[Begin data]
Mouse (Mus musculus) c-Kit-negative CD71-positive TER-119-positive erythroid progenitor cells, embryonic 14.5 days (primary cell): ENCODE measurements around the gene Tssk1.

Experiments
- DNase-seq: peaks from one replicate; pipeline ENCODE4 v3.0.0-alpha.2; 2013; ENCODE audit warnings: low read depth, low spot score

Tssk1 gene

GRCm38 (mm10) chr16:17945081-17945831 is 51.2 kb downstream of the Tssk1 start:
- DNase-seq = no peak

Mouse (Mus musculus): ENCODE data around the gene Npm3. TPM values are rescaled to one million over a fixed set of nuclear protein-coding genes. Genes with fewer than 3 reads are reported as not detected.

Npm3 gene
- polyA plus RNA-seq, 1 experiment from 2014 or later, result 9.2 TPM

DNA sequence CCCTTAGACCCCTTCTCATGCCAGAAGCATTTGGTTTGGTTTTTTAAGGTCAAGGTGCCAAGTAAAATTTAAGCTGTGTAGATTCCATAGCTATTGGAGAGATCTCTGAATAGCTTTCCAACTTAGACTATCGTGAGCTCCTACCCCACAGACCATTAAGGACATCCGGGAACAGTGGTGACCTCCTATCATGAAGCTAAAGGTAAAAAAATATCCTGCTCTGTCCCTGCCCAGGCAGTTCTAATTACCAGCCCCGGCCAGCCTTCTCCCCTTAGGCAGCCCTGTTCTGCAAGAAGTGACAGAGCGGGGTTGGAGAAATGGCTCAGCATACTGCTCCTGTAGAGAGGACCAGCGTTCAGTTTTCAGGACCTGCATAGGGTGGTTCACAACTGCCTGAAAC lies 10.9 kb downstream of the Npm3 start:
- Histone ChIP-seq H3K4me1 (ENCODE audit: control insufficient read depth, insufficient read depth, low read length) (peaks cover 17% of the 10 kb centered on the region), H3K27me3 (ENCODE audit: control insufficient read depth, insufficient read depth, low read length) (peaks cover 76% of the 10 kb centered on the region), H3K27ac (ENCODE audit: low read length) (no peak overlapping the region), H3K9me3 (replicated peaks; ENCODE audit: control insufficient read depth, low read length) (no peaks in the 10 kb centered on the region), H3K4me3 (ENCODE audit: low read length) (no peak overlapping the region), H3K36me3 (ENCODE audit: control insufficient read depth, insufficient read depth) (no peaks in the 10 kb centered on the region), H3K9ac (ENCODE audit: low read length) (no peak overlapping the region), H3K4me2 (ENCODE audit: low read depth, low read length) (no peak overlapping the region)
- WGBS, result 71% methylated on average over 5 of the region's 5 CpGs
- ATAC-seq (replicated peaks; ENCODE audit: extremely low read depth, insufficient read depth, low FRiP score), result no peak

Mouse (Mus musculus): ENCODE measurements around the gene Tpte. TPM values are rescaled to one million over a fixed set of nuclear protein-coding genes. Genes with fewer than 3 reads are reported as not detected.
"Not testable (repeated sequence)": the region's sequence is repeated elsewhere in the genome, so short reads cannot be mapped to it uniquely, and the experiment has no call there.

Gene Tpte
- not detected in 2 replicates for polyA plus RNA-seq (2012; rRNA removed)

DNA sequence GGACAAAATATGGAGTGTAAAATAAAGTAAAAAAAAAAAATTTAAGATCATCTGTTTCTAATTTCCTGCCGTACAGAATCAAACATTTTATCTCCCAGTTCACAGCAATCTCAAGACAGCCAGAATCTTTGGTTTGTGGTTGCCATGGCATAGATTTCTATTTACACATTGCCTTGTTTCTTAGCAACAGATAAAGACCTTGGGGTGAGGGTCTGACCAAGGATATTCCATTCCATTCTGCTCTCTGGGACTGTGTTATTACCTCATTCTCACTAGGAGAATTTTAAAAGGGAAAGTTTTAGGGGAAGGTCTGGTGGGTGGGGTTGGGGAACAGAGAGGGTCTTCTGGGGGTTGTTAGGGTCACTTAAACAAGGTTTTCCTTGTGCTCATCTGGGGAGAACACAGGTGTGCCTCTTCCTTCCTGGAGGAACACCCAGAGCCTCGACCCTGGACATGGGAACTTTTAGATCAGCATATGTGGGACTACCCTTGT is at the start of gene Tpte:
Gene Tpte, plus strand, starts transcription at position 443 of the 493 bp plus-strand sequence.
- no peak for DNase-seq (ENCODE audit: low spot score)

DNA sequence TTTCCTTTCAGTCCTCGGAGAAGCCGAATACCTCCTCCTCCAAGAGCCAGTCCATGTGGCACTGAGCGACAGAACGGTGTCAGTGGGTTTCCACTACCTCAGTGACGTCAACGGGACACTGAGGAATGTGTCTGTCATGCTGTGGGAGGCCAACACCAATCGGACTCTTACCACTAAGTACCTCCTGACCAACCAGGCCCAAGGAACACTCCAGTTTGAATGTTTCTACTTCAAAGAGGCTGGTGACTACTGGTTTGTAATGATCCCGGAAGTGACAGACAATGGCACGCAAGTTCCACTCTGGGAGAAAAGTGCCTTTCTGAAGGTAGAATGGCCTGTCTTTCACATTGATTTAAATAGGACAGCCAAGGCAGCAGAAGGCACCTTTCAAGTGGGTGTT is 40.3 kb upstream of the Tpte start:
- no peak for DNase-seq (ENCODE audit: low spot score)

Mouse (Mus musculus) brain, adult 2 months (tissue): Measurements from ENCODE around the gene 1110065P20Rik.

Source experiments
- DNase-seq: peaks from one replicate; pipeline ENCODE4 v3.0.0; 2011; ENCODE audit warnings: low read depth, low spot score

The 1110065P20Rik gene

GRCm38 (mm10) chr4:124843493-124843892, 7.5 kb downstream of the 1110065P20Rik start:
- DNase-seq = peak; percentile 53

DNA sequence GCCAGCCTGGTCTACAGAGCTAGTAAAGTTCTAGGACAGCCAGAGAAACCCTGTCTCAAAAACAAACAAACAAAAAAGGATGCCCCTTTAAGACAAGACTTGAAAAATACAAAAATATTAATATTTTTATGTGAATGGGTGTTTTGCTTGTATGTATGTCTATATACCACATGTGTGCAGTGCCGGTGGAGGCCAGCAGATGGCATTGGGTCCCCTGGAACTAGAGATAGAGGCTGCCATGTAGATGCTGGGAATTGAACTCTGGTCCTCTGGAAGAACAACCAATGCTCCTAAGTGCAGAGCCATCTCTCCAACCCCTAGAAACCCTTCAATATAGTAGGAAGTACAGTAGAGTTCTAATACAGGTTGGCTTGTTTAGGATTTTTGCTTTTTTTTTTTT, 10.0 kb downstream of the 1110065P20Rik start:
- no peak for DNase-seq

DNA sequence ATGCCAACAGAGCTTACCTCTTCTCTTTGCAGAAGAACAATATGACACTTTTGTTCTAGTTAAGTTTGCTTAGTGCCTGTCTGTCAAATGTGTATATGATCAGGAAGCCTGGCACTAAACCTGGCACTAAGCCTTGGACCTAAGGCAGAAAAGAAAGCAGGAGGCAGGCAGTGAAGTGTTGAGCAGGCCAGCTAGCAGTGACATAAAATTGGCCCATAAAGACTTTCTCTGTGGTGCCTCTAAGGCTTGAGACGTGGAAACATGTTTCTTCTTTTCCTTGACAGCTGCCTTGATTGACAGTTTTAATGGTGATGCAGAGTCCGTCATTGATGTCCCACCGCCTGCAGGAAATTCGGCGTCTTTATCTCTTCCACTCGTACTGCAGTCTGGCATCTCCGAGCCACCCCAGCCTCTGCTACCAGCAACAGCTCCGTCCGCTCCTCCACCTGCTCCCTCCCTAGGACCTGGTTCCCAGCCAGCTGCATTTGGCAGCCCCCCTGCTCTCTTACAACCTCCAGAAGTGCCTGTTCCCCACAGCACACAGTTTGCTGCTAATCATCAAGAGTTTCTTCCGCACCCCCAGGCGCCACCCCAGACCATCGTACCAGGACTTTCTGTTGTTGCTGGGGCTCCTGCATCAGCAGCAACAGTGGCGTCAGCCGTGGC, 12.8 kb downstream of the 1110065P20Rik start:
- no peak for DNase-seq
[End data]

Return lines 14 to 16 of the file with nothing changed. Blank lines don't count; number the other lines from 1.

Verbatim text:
Mouse (Mus musculus): ENCODE measurements around the gene Tpte. TPM values are rescaled to one million over a fixed set of nuclear protein-coding genes. Genes with fewer than 3 reads are reported as not detected.
"Not testable (repeated sequence)": the region's sequence is repeated elsewhere in the genome, so short reads cannot be mapped to it uniquely, and the experiment has no call there.

Gene Tpte